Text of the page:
We have made a cozy pair of trousers in the previous lesson and it seem right that we should be making something to match that. With this in mind, I have decided that another easy pattern for newbies to sewing is a waistcoat. I am going to add some pockets, which are optional, but very easy to make. Any waistcoat pattern is good to use. Some patterns do not get lined and will have facings. Others only get lining in the front and a facing in the back. I am going to show you how to make a fully lined waistcoat. If your pattern is not the same, here is how to adapt it. Do not cut any facings. Cut 2 front panel out of fabric and 2 out of lining. Cut 1 back panel on the fold out of fabric and another out of lining.
To cut these pockets without a pattern, you need to cut a rectangle measuring 25 x 20 cm. Then simply cut a semi-circle away as shown. If you find the idea daunting, use a side plate to guide you. Now cut two pockets from fabric and two more from lining.
Lay the fabric and lining pockets on top of each other with the right sides facing.
Secure the panels with pins.
Sew all the way around the pocket, leaving only a 3 cm gap anywhere in the pocket to turn it right side out.
Cut the excess fabric away in the corners and the curves, as shown.
Turn the pocket right side out.
It is best to iron the pockets flat before you continue.
Position the pockets in the appropriate place on the front panels of the waistcoat. Pin in place.
Sew all the way around the pocket with a top stitch (lengthen your stitch length). Do NOT sew the curve. This should be left open.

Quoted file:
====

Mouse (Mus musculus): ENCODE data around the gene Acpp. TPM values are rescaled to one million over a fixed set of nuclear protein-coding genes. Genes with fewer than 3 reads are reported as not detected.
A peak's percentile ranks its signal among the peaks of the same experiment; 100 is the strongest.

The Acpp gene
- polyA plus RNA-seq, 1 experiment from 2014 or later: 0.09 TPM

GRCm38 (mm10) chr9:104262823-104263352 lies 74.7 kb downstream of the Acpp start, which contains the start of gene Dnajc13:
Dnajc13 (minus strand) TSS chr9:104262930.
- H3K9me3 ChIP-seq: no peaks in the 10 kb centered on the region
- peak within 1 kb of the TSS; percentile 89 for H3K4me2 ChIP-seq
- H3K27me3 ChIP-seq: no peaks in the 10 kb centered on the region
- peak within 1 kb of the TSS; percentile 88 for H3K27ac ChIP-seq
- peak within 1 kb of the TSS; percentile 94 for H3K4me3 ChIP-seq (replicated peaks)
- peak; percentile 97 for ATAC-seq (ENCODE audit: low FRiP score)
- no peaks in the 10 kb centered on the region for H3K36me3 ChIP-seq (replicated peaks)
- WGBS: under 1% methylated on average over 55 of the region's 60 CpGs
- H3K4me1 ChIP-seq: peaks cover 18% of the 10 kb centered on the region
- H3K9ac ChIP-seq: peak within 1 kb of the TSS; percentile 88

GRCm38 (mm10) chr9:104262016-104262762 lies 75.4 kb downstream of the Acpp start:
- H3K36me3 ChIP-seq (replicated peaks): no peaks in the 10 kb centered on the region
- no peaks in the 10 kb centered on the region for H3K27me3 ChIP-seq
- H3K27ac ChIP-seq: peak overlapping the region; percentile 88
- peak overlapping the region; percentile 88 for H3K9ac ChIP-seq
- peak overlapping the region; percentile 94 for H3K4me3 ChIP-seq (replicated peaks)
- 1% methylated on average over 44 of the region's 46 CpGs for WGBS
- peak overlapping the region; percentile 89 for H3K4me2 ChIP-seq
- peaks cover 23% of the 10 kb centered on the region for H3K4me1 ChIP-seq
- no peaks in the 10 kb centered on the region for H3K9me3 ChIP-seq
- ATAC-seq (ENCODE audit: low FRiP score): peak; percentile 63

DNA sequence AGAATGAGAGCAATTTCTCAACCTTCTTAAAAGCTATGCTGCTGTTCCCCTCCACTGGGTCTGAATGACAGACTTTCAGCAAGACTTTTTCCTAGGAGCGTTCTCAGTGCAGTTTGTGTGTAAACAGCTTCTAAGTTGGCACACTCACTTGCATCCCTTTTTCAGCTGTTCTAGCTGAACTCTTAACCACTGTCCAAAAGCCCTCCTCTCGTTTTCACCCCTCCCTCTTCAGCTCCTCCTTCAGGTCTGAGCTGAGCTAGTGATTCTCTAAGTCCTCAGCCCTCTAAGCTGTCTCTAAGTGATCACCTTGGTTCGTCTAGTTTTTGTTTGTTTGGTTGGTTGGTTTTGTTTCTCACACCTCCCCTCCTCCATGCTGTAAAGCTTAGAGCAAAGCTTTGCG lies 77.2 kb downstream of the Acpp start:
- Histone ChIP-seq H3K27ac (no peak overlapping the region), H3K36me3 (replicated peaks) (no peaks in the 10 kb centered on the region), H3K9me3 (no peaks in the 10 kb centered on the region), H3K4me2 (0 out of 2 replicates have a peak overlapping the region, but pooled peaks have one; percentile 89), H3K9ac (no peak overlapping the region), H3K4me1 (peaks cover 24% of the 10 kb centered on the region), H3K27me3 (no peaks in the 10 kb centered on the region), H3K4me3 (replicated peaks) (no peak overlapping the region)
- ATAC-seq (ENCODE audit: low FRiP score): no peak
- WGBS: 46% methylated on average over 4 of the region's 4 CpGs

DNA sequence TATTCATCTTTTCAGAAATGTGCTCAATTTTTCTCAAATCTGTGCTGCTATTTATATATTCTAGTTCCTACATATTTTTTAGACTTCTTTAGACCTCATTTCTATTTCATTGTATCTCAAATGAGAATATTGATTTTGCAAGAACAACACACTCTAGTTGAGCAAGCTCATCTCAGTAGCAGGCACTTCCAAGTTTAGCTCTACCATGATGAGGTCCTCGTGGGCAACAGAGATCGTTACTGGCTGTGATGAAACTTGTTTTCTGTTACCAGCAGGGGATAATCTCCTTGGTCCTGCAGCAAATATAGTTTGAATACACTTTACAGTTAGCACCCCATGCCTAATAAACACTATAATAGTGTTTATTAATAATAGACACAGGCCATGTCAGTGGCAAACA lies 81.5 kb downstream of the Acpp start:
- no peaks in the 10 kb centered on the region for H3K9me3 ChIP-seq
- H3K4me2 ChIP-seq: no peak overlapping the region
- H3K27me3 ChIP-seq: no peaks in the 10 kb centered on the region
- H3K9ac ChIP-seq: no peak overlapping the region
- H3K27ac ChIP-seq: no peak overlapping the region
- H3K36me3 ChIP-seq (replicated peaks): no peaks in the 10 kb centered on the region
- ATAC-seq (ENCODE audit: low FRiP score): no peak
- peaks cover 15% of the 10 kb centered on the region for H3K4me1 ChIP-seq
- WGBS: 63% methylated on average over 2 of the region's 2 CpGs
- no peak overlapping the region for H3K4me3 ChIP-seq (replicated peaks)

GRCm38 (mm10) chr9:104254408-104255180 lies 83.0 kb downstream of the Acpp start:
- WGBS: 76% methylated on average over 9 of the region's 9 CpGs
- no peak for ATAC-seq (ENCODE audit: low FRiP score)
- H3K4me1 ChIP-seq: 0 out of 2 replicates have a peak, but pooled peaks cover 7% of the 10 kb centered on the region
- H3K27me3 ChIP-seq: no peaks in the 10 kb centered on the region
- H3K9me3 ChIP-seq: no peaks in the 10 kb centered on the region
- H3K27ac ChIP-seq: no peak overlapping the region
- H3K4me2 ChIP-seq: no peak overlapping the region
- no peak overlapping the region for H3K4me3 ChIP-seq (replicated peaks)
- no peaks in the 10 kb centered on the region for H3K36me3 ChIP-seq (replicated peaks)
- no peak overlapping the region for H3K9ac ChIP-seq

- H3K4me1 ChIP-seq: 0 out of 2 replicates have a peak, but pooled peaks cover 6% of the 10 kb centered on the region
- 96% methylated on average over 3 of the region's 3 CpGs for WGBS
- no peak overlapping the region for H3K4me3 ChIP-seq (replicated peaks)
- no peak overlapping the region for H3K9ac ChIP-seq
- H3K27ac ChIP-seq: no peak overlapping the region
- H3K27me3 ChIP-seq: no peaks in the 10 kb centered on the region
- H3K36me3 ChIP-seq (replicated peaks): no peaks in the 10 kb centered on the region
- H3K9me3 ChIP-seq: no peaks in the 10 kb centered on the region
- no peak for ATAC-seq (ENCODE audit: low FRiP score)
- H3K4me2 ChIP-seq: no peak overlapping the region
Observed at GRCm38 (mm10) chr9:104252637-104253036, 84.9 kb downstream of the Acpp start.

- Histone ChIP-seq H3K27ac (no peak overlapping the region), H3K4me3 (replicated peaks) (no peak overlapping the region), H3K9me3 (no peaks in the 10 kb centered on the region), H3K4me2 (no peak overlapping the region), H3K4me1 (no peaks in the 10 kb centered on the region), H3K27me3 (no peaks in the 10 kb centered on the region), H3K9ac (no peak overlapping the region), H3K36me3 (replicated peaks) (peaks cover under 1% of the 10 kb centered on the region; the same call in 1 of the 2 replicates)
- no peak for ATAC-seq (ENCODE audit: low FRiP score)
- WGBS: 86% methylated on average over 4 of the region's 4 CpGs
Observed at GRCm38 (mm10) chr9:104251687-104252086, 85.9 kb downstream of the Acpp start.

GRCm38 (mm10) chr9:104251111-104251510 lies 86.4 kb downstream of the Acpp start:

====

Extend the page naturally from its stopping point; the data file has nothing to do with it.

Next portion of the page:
(I had small bits of fabric left over from previous projects and as a result my waistcoat is a mixture of different fabrics. I could cut the lining for the back panel on the fold, but did not have enough fabric to do the same for the back panel cut from fabric. As a result, I cut two panels and simply sewed them together. That explains the strange seam you see in my back panel.)
Lay the front panels right sides facing on top of the back panel. Pin at the shoulders. Pin at the sides as well. Repeat what you do with the fabric waistcoat and do the same with the lining. Essentially you are making two waistcoats.
Sew the shoulder seams.
Sew the side seams.
Your waistcoat should now look like this. The lining looks like this as well, minus the pockets.
Lay the lining waistcoat inside the fabric waistcoat. Pin all the way around. Leave the sleeves open.
Starting at the neck, sew all the way around the waistcoat and ending where you started. Do not leave a gap.
Can you see where the seam line runs that we have just sewn?
Cut the excess fabric away in the corners and curves.
Turn the waistcoat right side out through the sleeve openings.
This is what the waistcoat looks like at this stage.
Tuck the lining and the fabric neatly in at the arms. Pin in place.
Sew the arm openings by hand. Iron the waistcoat flat when done.
Stand back to admire your own handiwork.
For more crafty ideas and great products, visit APrettyTalent.com.
Remember to keep nurturing your TALENT for making PRETTY things.
You can subscribe to this blog and receive regular updates by email by simply registering your email address at the top of the current blog.